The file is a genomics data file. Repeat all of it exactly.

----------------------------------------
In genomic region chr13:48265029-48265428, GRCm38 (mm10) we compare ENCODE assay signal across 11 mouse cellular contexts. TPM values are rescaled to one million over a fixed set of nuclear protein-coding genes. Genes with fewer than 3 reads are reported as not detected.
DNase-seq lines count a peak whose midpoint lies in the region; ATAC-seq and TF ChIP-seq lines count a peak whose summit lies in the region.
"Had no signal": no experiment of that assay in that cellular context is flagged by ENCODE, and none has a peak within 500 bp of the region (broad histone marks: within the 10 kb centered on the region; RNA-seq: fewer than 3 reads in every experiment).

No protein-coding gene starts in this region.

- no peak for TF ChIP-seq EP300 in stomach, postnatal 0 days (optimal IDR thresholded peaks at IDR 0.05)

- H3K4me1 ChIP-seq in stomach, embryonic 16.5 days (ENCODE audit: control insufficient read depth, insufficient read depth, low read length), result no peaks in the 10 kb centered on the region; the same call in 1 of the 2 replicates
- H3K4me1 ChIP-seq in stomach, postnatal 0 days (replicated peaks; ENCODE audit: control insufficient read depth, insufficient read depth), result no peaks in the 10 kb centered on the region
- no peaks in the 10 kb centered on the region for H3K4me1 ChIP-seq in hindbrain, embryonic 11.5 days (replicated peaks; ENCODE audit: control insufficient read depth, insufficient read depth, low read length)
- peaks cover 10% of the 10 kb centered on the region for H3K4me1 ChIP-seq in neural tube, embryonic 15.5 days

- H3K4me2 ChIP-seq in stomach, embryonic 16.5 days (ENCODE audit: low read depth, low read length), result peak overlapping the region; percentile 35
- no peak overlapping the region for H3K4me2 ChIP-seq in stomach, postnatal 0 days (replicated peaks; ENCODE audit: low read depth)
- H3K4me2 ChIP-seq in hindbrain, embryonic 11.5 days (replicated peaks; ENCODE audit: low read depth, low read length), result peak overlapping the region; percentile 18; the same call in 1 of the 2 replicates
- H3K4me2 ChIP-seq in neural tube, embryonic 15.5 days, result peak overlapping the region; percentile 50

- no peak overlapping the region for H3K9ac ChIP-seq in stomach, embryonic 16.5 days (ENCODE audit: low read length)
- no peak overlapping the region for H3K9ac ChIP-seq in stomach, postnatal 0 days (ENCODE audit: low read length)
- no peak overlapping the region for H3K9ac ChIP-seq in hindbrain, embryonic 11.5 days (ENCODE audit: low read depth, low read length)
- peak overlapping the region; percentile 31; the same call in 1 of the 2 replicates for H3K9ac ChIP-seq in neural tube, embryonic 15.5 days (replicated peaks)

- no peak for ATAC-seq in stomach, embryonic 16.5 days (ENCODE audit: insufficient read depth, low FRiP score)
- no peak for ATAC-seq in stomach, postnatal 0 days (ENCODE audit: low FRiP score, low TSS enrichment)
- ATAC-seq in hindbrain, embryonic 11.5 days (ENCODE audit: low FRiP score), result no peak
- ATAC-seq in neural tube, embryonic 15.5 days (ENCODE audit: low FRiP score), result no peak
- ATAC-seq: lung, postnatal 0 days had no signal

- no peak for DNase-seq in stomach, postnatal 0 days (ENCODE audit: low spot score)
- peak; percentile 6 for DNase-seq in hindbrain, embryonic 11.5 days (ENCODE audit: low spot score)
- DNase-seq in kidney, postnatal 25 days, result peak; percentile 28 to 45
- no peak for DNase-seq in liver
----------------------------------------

In genomic region chr13:48265029-48265428, GRCm38 (mm10) we compare ENCODE assay signal across 11 mouse cellular contexts. TPM values are rescaled to one million over a fixed set of nuclear protein-coding genes. Genes with fewer than 3 reads are reported as not detected.
DNase-seq lines count a peak whose midpoint lies in the region; ATAC-seq and TF ChIP-seq lines count a peak whose summit lies in the region.
"Had no signal": no experiment of that assay in that cellular context is flagged by ENCODE, and none has a peak within 500 bp of the region (broad histone marks: within the 10 kb centered on the region; RNA-seq: fewer than 3 reads in every experiment).

No protein-coding gene starts in this region.

- no peak for TF ChIP-seq EP300 in stomach, postnatal 0 days (optimal IDR thresholded peaks at IDR 0.05)

- H3K4me1 ChIP-seq in stomach, embryonic 16.5 days (ENCODE audit: control insufficient read depth, insufficient read depth, low read length), result no peaks in the 10 kb centered on the region; the same call in 1 of the 2 replicates
- H3K4me1 ChIP-seq in stomach, postnatal 0 days (replicated peaks; ENCODE audit: control insufficient read depth, insufficient read depth), result no peaks in the 10 kb centered on the region
- no peaks in the 10 kb centered on the region for H3K4me1 ChIP-seq in hindbrain, embryonic 11.5 days (replicated peaks; ENCODE audit: control insufficient read depth, insufficient read depth, low read length)
- peaks cover 10% of the 10 kb centered on the region for H3K4me1 ChIP-seq in neural tube, embryonic 15.5 days

- H3K4me2 ChIP-seq in stomach, embryonic 16.5 days (ENCODE audit: low read depth, low read length), result peak overlapping the region; percentile 35
- no peak overlapping the region for H3K4me2 ChIP-seq in stomach, postnatal 0 days (replicated peaks; ENCODE audit: low read depth)
- H3K4me2 ChIP-seq in hindbrain, embryonic 11.5 days (replicated peaks; ENCODE audit: low read depth, low read length), result peak overlapping the region; percentile 18; the same call in 1 of the 2 replicates
- H3K4me2 ChIP-seq in neural tube, embryonic 15.5 days, result peak overlapping the region; percentile 50

- no peak overlapping the region for H3K9ac ChIP-seq in stomach, embryonic 16.5 days (ENCODE audit: low read length)
- no peak overlapping the region for H3K9ac ChIP-seq in stomach, postnatal 0 days (ENCODE audit: low read length)
- no peak overlapping the region for H3K9ac ChIP-seq in hindbrain, embryonic 11.5 days (ENCODE audit: low read depth, low read length)
- peak overlapping the region; percentile 31; the same call in 1 of the 2 replicates for H3K9ac ChIP-seq in neural tube, embryonic 15.5 days (replicated peaks)

- no peak for ATAC-seq in stomach, embryonic 16.5 days (ENCODE audit: insufficient read depth, low FRiP score)
- no peak for ATAC-seq in stomach, postnatal 0 days (ENCODE audit: low FRiP score, low TSS enrichment)
- ATAC-seq in hindbrain, embryonic 11.5 days (ENCODE audit: low FRiP score), result no peak
- ATAC-seq in neural tube, embryonic 15.5 days (ENCODE audit: low FRiP score), result no peak
- ATAC-seq: lung, postnatal 0 days had no signal

- no peak for DNase-seq in stomach, postnatal 0 days (ENCODE audit: low spot score)
- peak; percentile 6 for DNase-seq in hindbrain, embryonic 11.5 days (ENCODE audit: low spot score)
- DNase-seq in kidney, postnatal 25 days, result peak; percentile 28 to 45
- no peak for DNase-seq in liver